James E Galvin

James E Galvin is a neuroscientist at Florida Atlantic University.[12]He specializes in clinical biomedical science and clinical research.[34]

Galvin is a professor of clinical biomedical science and associate dean for clinical research in the Charles E. Schmidt College of Medicine at Florida Atlantic University, and has a joint appointment as a professor in FAU’s Christine E. Lynn College of Nursing.[5]Previously, he held faculty positions at Washington University in St. Louis and at Hahnemann University in Philadelphia.[5]He also is one of the leading international experts on “Lewy Body disease” where patients simultaneously experience losses in cognitive function, mobility and behavior.[6]He also has developed the Quick Dementia Rating System, which uses an evidence-based methodology to validly and reliably differentiate individuals with and without dementia.[7]

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Florida Atlantic University


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Study captures economic burden of frontotemporal degeneration in the United States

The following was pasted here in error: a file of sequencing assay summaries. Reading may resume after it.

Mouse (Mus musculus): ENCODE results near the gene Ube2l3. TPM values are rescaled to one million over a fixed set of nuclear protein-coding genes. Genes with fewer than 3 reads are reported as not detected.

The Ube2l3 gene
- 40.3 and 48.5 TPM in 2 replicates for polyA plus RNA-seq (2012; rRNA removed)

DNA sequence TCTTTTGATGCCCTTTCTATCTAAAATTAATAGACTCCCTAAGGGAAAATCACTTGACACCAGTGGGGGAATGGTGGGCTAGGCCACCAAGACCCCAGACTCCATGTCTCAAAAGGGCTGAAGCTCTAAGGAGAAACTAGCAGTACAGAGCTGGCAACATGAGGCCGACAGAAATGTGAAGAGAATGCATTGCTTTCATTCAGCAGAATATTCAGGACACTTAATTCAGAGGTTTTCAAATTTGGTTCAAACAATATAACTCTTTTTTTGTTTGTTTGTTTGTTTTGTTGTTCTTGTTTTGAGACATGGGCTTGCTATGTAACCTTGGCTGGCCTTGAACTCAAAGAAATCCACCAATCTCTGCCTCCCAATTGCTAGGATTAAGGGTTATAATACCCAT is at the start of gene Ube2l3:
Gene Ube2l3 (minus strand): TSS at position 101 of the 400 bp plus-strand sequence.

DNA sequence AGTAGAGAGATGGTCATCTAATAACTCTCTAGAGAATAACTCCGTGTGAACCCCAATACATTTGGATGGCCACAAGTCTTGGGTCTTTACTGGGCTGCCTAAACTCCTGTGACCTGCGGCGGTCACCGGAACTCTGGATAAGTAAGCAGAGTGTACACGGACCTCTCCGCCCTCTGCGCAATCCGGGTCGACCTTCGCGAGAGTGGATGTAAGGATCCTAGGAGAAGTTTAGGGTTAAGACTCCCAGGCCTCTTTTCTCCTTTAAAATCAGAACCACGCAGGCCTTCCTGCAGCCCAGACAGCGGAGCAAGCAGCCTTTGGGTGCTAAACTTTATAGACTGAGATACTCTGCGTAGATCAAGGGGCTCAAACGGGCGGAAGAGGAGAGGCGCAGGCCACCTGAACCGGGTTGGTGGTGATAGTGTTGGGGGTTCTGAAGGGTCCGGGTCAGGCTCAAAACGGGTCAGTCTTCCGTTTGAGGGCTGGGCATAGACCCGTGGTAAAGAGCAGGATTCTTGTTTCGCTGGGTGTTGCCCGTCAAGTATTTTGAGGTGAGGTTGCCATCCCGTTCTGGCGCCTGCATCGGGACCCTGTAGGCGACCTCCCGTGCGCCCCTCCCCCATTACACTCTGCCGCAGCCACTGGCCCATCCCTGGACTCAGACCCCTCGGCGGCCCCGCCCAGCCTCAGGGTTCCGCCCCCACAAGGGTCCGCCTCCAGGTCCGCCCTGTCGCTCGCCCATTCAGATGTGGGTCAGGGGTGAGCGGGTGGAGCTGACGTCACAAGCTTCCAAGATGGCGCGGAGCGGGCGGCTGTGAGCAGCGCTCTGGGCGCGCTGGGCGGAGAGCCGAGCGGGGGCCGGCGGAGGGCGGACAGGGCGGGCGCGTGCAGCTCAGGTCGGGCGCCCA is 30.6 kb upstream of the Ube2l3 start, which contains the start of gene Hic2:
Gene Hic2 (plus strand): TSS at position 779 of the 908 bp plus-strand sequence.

The study, published in Neurology ®, the medical journal of the American Academy of Neurology, reveals that costs associated with FTD are twice that of Alzheimer's disease . The researchers also found that costs for FTD were greater in the U.S. than in studies originating in other countries and the implications for patients and their caregivers are dire. "Frontotemporal degeneration is associated with substantial direct and indirect costs, diminished quality of life, and increased caregiver burden," said James E. Galvin, M.D., M.P.H., lead author, associate dean for clinical research in FAU's Charles E. Schmidt College of Medicine, and a leading international expert on AD, Lewy Body Dementia , and FTD. For the study and to quantify the socioeconomic burden of this disease, the researchers conducted a web-based survey to characterize the patient and caregiver experience with FTD-related resource use, health-related quality of life, and per-patient annual costs. At the time of the survey, 45 percent of caregivers still worked, while 37 percent were no longer employed after the patient's FTD diagnosis.[8]


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